Dr. Ömer Özkan of Akdeniz University Hospital in Turkey’s southern province of Antalya and his team have started to transplant the face of braindead Muhittin Turan onto a 54-year-old Turkish patient, Salih Üstün. Turan, aged 31, had a motorbike accident on Aug. 21, and suffered brain death at the hospital. The family of Turan decided to donate his organs.

Prof. Dr. Ömer Özkan, surgeon at the Plastic and Reconstructive Surgery Department at the Akdeniz University Hospital in Antalya, who also performed the first and fourth face transplantation surgeries in Turkey, came to the hospital on Aug. 22 at 11 p.m. to harvest the face of Turan.

 Turan’s scalp, eyelids, jaw and maxilla, nose and half his tongue were harvested by Dr. Özkan during a successful operation which lasted about 8 hours.

Arriving at the hospital at 7:15 a.m. on Aug. 23, Dr. Ozkan said to a journalist that, “everything is OK.” The operation of the face transplantation started at 7:30 a.m. on Aug. 23 and was expected to be completed later that night.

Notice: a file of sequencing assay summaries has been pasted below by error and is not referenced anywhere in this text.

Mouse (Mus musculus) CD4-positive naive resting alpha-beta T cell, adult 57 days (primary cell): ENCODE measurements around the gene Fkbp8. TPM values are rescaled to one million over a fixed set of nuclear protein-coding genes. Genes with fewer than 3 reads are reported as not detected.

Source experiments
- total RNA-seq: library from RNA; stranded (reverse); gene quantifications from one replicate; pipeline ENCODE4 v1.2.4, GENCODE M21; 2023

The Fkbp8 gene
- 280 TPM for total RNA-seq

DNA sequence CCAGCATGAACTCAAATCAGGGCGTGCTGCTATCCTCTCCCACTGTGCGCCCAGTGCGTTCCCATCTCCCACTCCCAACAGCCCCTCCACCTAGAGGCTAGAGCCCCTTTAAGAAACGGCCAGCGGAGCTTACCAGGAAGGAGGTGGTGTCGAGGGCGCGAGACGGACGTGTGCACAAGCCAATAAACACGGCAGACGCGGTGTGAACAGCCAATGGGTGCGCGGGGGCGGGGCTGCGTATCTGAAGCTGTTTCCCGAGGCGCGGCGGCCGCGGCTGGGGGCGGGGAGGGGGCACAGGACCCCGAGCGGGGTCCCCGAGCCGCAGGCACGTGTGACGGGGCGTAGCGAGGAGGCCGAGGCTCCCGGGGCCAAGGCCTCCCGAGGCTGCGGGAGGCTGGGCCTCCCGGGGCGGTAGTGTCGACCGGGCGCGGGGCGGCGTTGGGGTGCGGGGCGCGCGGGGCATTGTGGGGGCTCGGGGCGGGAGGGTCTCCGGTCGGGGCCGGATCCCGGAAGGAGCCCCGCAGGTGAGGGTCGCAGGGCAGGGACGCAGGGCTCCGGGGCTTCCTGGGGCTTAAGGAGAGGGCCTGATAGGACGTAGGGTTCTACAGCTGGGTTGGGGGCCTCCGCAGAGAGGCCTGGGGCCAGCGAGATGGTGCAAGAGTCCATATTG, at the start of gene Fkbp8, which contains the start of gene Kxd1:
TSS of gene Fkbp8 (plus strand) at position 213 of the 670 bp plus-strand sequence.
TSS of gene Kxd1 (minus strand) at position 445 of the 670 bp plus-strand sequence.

Turkey’s Face Transplant History

Turkey’s face transplantation adventure began when the family of Ahmet Kaya, who committed suicide on Jan. 21, 2012, donated his face. The face removed from Kaya was transplanted to 19-year-old Ugur Acar, whose face was almost completely seared by a burning blanket when he was only 40 days old.
The successful operation, a first in Turkish plastic surgery history, put Prof. Dr. Ömer Özkan and his team in the spotlight of the international and Turkish media.

The second face transplantation surgery in Turkey was performed at Ankara’s Hacettepe University on Cengiz Gul while the third one occurred on March 17, 2012 at Ankara’s Gazi University.
August/23/2013

Sweden best country to grow old: UN

GENEVA - Agence France-Presse

Sweden is known for its generous welfare state and shown as the best country to grow old, according to study. Norway follows Sweden on the list. AP Photo
Sweden is known for its generous welfare state and shown as the best country to grow old, according to study. Norway follows Sweden on the list. AP Photo
Sweden is the best place to grow old and Afghanistan the worst, according to a UN-backed study on Oct. 1 that warns many countries are ill-prepared to deal with the old age time bomb.